Successful people aren’t afraid to say no. Oprah Winfrey considered one of the most successful women in the world confessed that it was much later in life when she learned how to say no. Even after she had become internationally famous, she felt she had to say yes to virtually everything. It was only when she realized that after years of struggling with saying no, I finally got to this question: “What do I want?”

    Being able to say no also helps you manage your time better.

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    Warren Buffett views no as essential to his success. He said,

    “The difference between successful people and really successful people is that really successful people say no to almost everything.”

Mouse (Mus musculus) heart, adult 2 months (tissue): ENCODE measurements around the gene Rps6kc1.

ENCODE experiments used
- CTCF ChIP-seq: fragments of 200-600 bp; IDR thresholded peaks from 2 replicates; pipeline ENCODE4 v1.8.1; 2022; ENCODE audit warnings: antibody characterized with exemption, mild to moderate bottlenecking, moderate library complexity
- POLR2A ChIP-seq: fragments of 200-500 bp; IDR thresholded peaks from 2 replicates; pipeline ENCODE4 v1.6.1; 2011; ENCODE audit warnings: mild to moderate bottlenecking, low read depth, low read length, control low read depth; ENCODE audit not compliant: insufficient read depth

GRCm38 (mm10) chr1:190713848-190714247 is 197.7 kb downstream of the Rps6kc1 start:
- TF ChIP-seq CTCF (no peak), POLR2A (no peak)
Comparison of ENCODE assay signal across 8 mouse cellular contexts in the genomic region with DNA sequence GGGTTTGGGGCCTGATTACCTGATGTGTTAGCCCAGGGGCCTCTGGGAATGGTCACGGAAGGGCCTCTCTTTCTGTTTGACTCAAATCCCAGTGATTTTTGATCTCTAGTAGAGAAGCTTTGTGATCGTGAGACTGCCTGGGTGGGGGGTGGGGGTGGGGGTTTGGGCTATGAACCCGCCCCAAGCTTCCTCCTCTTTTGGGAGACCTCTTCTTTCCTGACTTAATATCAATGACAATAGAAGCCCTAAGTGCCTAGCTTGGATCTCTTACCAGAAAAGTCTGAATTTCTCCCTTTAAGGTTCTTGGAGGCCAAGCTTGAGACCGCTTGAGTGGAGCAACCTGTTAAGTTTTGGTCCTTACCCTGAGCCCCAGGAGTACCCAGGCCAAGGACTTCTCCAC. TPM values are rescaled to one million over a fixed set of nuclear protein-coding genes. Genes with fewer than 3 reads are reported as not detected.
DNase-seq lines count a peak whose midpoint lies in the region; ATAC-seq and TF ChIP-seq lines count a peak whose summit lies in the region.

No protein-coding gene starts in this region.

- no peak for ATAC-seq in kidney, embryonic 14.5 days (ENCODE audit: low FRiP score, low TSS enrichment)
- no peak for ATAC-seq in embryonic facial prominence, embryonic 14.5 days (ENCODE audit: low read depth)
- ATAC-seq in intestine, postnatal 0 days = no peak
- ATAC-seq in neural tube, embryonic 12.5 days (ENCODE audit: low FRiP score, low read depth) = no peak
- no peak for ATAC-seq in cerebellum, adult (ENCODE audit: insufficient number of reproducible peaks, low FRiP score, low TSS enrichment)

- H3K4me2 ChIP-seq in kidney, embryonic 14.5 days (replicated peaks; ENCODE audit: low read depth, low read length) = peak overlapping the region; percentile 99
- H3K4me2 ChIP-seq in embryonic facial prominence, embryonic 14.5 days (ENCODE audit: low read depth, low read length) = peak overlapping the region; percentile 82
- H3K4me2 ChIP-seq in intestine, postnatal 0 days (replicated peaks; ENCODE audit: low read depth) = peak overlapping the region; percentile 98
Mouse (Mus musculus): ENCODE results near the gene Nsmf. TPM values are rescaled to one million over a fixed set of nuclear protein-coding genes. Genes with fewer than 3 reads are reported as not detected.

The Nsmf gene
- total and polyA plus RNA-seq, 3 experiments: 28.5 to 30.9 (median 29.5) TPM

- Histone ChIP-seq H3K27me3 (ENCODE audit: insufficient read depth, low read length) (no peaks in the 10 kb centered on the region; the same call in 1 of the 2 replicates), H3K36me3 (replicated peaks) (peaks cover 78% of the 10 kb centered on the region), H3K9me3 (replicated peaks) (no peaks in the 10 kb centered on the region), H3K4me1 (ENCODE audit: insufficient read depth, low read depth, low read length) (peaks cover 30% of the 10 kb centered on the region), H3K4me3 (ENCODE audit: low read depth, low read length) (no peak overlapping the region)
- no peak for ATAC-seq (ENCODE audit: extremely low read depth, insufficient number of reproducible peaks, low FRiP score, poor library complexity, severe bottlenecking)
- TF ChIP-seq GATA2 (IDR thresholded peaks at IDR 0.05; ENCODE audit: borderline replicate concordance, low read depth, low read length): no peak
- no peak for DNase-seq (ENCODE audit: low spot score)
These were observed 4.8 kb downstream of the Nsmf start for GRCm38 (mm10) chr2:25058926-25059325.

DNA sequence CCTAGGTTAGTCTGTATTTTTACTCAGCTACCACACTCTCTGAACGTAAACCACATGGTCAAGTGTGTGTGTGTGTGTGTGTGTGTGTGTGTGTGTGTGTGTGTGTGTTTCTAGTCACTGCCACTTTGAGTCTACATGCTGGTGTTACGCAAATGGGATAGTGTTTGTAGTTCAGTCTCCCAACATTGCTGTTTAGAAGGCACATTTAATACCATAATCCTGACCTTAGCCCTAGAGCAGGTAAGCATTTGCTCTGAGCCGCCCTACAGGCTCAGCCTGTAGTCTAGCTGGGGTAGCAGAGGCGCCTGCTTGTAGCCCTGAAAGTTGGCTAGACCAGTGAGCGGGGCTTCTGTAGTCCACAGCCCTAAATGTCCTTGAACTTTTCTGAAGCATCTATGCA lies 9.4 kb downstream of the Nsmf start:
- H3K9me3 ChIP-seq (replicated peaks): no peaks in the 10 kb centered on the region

When I made ‘no’ a part of my toolbox, I drove more of my own success focusing on fewer things and doing them well.

    How We Are Pressured to Say Yes

    It’s no wonder a lot of us find it hard to say ‘no.’

    From an early age, we are conditioned to say ‘yes.’ We said yes probably hundreds of time in order to graduate from high school and then get into college. We said yes to find work. We said yes get a promotion. We said yes to find love and then yes again to stay in a relationship. We said yes to find and keep friends.

    We say yes because it feels better to help someone. We say yes because it can seem like the right thing to do. We say yes because we think that is key to success. And we say yes because the request might come from someone who is hard to resist like the boss.